Stories from the Podium
Did You Know?
ALL U of R students including Luther students can take Luther courses.
Luther students enjoy personalized one-on-one academic advising: our academic advisors are here to help you from registration to graduation.
Luther College offers year-round campus and residence tours as well as one-on-one enrollment counselling.
Luther College offers the best of both worlds: a smaller college environment with all the benefits of a larger university.
Small classes = big advantages. As a federated college, Luther College classes are typically smaller. This allows for students to connect with their profs and classmates.
Luther College welcomes students of all faiths, ethnicities, backgrounds, religions, genders, and sexual orientation.
All programs at Luther College offer study abroad opportunities. As an affiliate of the U of R, we have partnerships with 450 universities across 70 different countries.
The Luther College Residence is a great place for student athletes; it’s conveniently located and comes with a great meal plan.
Stories from the Podium
Introduced by Barbara Reul (Musicology/Editor of Impetus)
The idea to approach Luther College professors and sessionals about sharing their very own “Story from the Podium” occurred to me at a Luther College Academic Advisory Committee meeting in January 2016 when we talked about how teaching has shaped us and continues to have an impact on who we are and what we do in the classroom. I thank Dr. Phillip Sevigny (Psychology) for suggesting the snappy title, and my colleagues for rising to the occasion.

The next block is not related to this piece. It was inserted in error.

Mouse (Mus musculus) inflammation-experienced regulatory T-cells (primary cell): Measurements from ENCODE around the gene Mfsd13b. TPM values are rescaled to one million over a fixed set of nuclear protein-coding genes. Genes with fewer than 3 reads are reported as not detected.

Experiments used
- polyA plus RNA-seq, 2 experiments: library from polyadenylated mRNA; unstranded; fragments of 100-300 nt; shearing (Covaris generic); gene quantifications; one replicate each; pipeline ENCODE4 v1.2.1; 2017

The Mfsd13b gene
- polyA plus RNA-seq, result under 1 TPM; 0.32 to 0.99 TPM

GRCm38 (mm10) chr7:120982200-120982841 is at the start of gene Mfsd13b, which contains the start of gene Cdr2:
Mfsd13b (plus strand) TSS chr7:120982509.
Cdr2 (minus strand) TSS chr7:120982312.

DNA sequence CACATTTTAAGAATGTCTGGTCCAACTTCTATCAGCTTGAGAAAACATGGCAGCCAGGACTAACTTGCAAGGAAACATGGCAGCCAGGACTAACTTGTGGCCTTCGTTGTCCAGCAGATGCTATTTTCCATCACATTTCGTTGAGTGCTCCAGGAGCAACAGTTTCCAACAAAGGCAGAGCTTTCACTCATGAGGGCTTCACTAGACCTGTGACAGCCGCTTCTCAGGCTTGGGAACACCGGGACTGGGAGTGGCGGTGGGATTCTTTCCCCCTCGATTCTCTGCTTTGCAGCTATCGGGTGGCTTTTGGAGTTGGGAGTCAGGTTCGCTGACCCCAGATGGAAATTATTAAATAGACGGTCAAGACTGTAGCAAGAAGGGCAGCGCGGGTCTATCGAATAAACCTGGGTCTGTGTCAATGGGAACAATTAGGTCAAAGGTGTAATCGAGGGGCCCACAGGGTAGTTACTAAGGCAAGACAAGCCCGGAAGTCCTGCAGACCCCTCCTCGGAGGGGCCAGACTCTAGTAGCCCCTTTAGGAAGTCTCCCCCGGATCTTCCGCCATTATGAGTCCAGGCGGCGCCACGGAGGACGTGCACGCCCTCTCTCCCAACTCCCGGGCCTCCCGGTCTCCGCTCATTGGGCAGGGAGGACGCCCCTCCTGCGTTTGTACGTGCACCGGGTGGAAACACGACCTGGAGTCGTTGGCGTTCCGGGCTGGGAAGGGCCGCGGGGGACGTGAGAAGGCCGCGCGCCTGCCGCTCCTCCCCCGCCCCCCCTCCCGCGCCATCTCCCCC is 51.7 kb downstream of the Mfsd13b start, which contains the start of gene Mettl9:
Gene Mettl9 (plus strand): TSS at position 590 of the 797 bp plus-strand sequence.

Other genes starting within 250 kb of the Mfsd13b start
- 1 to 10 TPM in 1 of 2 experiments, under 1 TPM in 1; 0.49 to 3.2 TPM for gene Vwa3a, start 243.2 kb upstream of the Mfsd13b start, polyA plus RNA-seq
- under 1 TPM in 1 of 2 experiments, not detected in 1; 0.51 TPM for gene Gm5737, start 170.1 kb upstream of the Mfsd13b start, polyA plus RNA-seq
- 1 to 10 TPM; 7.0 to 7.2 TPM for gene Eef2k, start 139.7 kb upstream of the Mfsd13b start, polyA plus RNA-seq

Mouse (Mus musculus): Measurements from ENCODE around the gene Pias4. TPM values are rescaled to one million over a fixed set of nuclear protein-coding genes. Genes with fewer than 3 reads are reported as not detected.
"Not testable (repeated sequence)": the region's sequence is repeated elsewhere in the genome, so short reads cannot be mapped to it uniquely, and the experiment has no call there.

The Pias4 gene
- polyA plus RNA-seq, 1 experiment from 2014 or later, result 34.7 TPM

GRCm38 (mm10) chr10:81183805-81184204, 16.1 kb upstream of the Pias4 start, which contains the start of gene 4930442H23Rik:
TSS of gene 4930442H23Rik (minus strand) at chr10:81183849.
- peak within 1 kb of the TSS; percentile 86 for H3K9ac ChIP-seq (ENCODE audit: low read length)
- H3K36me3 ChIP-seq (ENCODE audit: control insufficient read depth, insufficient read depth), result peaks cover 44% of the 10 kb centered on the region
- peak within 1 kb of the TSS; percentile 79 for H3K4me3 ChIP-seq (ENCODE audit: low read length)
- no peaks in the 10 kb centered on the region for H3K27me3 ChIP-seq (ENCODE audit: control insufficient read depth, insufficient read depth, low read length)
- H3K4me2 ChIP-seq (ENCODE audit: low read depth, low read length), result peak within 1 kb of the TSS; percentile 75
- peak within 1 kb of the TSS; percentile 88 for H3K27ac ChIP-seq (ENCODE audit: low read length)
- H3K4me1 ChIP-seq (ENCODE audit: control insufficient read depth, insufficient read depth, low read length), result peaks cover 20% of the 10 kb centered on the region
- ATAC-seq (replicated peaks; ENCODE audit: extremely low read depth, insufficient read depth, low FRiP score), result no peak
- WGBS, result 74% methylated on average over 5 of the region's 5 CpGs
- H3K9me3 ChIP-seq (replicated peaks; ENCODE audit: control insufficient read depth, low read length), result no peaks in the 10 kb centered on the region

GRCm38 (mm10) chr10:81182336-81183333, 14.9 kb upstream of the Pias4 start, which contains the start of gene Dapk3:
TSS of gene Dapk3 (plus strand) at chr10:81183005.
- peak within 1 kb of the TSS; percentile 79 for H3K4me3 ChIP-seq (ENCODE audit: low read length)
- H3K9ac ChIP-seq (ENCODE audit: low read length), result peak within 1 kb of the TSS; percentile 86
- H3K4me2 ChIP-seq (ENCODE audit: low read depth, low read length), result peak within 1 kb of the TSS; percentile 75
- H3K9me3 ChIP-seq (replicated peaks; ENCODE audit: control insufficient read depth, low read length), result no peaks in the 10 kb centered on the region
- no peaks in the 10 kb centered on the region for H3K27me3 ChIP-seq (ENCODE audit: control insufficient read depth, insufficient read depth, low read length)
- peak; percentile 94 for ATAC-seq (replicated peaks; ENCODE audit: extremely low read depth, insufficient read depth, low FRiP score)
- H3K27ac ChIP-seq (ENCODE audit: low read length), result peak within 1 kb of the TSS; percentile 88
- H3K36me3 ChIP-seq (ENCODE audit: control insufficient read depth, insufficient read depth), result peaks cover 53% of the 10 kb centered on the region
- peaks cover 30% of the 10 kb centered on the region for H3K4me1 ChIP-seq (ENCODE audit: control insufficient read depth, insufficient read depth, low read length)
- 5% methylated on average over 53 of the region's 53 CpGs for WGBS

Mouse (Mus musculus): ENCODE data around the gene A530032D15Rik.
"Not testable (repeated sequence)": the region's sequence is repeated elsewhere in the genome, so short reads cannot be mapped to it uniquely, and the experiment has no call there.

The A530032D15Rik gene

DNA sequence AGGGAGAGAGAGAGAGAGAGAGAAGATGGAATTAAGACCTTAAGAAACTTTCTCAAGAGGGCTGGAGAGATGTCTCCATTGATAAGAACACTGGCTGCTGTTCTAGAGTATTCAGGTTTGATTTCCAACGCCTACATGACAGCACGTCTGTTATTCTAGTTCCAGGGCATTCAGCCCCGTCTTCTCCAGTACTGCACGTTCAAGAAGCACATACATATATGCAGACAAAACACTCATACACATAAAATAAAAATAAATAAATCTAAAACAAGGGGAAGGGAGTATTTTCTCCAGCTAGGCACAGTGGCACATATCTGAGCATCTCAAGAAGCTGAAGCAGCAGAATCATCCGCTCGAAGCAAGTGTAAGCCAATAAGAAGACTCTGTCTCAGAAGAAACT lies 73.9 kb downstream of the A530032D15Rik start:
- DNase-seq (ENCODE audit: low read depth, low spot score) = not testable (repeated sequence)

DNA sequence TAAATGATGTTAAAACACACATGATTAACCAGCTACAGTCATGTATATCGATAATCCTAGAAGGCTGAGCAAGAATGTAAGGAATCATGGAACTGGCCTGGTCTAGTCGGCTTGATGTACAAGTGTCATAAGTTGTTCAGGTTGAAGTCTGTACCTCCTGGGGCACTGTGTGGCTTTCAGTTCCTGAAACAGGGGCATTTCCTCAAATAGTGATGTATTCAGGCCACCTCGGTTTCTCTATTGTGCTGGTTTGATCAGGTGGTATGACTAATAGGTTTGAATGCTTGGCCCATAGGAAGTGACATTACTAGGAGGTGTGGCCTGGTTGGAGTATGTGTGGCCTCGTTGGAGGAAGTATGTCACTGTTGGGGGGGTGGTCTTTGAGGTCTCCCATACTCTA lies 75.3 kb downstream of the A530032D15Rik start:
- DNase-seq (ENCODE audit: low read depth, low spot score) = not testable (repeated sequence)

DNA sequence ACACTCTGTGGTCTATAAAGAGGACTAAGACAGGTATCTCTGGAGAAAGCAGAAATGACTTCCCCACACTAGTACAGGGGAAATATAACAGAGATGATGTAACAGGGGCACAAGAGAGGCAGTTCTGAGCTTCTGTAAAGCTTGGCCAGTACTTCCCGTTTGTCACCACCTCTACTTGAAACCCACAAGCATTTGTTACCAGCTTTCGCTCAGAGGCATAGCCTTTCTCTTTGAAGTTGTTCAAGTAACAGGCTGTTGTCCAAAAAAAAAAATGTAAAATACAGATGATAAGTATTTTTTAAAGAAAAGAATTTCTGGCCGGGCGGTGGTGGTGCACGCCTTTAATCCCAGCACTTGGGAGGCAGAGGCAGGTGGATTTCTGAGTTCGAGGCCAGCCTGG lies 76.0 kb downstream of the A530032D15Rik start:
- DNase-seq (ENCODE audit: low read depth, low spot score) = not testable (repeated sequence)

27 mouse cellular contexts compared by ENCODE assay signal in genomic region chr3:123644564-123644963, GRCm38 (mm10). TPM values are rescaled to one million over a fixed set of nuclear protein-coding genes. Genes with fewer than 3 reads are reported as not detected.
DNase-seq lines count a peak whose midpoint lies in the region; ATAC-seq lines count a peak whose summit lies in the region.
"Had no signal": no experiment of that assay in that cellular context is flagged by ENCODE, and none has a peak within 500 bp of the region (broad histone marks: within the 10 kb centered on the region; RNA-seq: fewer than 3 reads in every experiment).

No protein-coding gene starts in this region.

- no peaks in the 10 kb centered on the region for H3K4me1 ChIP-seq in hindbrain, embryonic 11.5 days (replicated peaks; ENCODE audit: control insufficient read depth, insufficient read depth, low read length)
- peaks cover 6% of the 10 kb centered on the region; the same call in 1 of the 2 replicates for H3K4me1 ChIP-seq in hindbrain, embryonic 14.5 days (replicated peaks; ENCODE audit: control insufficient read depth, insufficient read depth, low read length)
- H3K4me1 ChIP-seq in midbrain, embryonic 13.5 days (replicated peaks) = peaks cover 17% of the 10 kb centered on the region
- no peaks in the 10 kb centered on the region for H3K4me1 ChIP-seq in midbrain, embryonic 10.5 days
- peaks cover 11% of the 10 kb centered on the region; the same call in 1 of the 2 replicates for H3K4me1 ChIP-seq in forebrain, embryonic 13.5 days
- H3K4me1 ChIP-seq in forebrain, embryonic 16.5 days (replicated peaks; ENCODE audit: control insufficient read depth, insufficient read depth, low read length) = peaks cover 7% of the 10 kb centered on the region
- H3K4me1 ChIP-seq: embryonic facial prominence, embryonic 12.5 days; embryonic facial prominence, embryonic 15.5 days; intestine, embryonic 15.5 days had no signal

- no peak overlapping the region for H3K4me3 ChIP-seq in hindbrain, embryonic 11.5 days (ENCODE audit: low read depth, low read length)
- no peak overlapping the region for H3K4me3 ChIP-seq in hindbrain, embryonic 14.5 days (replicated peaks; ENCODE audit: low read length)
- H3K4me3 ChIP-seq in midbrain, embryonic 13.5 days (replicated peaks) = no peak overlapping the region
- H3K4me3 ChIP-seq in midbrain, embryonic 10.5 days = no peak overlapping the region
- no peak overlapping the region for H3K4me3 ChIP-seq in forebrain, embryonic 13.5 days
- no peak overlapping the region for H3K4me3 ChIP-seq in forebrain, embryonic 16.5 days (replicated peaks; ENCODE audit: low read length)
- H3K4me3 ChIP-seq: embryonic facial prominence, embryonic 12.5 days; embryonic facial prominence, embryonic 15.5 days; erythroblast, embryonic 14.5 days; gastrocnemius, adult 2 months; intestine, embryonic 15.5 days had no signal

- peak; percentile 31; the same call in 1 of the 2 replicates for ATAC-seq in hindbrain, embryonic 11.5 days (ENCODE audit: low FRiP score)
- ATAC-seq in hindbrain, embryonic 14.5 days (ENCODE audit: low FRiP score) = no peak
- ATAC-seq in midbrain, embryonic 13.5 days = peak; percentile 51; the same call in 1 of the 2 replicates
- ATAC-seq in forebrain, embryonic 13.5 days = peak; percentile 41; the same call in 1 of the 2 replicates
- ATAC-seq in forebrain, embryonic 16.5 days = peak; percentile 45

My very own “Story from the Podium” can be found below.
As a music historian who is also a performing musician (I am the organist and choir accompanist at a local Lutheran church in Regina), I have a good sense of what students majoring in music need – it’s a tough programme. But nobody had prepared me for my very first Music 100, “Introduction to Music” course, a music appreciation class that I had to teach upon my arrival at Luther College in the fall of 2003. Not only did I find it very hard to explain complex terminology to students who could not read music, but I was also scared of teaching large classes in a very dark auditorium. And trying to meet the needs of students with (invisible) disabilities? An overwhelming task, as far as I was concerned.
A workshop on pedagogical techniques, to be offered by our very first “Writing Across the Disciplines” coordinator Camilla McCabe as part of a teaching circle held at Luther College in 2004, seemed like a fabulous idea. Little did I know how much Camilla’s suggestions were going to alter my teaching “universe”. She proposed – in a fun and entertaining way – to 1) “be colourful”, especially in PowerPoint presentations, i.e. highlight important words using different colours; 2) “be memorable”, i.e. tell more stories more often, especially funny personal ones; and 3) “be compassionate”, today and every day.
It did not take long for me to realize that Camilla’s recommendations were, in fact, metaphors for how I wanted to live my life as a human being and for others to see me. Sadly, Camilla passed away in the fall of 2006 at the age of 34, following a long illness. I never got to tell her about how life-changing that afternoon had been for me, and how much all of my students and I continue to enjoy her “three be’s” to this day. If I had, she would likely have given me her million-dollar smile and said “good job, Barb – keep it up!”